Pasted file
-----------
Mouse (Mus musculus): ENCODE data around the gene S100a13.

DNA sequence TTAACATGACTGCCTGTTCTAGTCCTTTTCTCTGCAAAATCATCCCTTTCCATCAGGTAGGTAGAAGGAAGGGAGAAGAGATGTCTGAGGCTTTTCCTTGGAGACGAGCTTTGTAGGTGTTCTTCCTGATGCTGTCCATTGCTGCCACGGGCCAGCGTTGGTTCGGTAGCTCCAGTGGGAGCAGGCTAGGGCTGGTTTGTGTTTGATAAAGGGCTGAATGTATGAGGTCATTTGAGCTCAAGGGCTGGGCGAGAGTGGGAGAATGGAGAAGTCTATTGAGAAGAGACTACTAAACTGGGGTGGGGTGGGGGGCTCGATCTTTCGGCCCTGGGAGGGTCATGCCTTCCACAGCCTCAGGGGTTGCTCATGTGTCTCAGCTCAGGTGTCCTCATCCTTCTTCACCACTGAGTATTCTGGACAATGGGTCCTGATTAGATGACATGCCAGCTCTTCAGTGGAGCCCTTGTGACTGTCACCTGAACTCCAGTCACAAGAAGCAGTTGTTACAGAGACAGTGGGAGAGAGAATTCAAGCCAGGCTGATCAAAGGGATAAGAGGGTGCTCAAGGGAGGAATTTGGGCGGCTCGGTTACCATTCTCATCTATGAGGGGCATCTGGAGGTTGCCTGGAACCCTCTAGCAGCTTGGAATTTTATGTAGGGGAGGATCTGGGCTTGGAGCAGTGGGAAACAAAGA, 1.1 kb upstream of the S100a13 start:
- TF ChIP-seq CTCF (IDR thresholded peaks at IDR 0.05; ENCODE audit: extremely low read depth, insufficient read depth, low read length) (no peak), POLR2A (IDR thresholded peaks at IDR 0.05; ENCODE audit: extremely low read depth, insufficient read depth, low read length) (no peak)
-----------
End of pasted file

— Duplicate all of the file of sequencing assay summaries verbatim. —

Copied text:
Mouse (Mus musculus): ENCODE data around the gene S100a13.

DNA sequence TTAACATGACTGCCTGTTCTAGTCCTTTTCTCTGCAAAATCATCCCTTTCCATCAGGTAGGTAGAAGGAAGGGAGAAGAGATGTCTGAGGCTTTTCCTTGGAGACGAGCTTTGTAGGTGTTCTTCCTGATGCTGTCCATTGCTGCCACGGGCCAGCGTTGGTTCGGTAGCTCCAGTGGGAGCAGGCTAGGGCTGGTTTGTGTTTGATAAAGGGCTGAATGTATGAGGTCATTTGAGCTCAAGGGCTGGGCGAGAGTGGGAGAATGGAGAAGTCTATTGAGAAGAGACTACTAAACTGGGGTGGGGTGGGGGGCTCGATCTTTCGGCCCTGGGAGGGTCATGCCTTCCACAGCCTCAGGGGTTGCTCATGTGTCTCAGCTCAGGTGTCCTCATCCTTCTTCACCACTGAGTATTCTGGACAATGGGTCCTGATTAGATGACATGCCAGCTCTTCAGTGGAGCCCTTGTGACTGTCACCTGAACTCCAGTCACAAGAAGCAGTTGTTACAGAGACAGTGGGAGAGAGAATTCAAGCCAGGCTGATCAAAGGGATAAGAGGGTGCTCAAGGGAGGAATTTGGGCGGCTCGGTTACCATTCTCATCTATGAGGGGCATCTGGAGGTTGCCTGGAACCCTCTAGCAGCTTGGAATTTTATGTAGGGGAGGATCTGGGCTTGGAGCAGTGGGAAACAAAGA, 1.1 kb upstream of the S100a13 start:
- TF ChIP-seq CTCF (IDR thresholded peaks at IDR 0.05; ENCODE audit: extremely low read depth, insufficient read depth, low read length) (no peak), POLR2A (IDR thresholded peaks at IDR 0.05; ENCODE audit: extremely low read depth, insufficient read depth, low read length) (no peak)